First, as I discussed in my article, "The 7 Plagues Of Investor Confidence," for many different reasons, confidence in the stock market has been shattered in the retail investor community. With confidence shattered to the degree it has been, I fear it could take a very long time for many investors to reverse the current trend of pouring money into bonds. I think we will need a long break from reasons to distrust the equity market for many retail investors to feel a renewed sense of confidence in stocks. Should another brutal equity bear market occur before confidence is restored, I fear it will be lights out for the stock market for many years to come. Three brutal bear markets in less than twenty years will simply be too much for many investors to take. This is especially true for investors nearing retirement, which brings me to my second reason that yields may stay low for a very long time to come.
Experiences in life can have a profound effect on the types of people we become. Experiences will also have a profound effect on the types of investors we turn into. Just as the inflationary and interest rate experiences of the 1970s and 1980s shaped a generation in terms of their fear of inflation and rising rates, so too will multiple stock market collapses and reasons galore to distrust the stability of the financial markets shape a new generation of younger investors.
With the generation shaped by a fear of inflation and an affinity for equities nearing retirement, I suspect millions of those people will put a heavy emphasis on fixed income as they shape their portfolios for their retirement years. This will continue to put pressure on equity flows and help push flows into the bond world. At the same time, I suspect the younger generation of investors will not fall in love with equities in the way many pundits expect and in the same way their parents' generation did. These younger investors will be psychologically influenced by two brutal bear markets in nine years, a housing market collapse, the fear of losing their job or not finding a decent paying job, and the seemingly never-ending uncertainty that permeates the political, financial, and business climates. This will continue for quite some time and also be supportive of bond flows, although not necessarily a drag on equity flows.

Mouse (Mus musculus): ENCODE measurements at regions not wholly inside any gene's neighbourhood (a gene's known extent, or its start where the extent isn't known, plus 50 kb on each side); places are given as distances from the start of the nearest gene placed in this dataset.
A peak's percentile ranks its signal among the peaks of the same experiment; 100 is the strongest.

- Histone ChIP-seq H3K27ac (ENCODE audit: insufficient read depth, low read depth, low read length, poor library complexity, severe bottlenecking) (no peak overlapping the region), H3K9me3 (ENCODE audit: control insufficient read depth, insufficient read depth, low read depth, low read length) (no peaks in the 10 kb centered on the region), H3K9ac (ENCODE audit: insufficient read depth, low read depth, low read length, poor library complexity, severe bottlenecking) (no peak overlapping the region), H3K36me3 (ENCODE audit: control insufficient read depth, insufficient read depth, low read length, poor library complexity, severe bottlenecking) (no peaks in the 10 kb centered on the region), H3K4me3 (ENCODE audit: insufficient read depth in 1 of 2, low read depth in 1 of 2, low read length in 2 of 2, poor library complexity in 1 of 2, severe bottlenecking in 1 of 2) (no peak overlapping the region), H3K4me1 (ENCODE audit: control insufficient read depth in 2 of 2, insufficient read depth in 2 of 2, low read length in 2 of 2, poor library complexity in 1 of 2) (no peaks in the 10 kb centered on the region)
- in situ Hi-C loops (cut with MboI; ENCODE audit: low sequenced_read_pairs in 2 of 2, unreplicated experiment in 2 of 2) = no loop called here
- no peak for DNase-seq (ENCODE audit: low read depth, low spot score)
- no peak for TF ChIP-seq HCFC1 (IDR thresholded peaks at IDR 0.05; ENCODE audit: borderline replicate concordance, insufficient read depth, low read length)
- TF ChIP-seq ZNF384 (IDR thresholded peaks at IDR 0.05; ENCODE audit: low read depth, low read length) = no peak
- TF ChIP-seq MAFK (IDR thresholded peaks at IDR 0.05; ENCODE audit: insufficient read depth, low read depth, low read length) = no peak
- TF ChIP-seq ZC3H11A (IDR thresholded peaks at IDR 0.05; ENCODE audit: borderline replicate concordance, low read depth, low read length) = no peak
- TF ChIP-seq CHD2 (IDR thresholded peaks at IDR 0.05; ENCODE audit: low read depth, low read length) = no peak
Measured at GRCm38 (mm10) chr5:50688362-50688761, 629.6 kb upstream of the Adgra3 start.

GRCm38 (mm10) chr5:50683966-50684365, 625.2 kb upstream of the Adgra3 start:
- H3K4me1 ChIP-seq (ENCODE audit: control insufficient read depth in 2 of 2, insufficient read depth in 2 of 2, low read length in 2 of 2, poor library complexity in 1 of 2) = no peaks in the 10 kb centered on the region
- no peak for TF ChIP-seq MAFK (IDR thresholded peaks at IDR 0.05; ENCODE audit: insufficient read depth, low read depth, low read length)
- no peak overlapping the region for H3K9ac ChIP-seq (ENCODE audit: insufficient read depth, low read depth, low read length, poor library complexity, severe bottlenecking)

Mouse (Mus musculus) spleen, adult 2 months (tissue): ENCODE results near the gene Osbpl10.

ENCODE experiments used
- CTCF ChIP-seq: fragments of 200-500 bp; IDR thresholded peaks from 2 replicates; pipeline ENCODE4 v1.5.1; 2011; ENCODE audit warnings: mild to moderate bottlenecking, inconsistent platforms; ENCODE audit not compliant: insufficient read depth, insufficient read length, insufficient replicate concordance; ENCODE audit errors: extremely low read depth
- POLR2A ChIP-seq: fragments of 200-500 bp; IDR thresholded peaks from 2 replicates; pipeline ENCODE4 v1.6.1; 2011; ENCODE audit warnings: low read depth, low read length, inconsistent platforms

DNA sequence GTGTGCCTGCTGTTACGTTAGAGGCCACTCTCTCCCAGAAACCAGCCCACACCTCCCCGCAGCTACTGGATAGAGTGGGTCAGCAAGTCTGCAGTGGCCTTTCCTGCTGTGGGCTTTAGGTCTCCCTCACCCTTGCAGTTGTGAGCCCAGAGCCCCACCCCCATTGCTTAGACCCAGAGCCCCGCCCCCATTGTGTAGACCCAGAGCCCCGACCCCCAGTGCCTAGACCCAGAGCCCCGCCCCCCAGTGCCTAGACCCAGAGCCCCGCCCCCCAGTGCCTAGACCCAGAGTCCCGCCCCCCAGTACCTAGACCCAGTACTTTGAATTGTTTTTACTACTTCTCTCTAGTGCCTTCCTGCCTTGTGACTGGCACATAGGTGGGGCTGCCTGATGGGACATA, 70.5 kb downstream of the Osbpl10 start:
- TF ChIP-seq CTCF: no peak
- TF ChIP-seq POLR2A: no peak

Third, over the past decade, technology has opened the door for retail investors to gain access to unprecedented amounts (from an historical perspective) of information about investing. As investors continue to educate themselves on websites such as SeekingAlpha.com, I suspect they will come to recognize that some of the mantras used among equity investors are also true in the world of fixed income. Two such examples are to "buy the dip" and "dollar-cost average."
Fourth, as pension funds deal with the realization of massive future liabilities turning into a present-day reality and banks grapple with the new world of higher capital requirements, these financial institutions will provide a continuing bid under the bond market. This will occur to an extent that investors will not have seen in decades, if ever.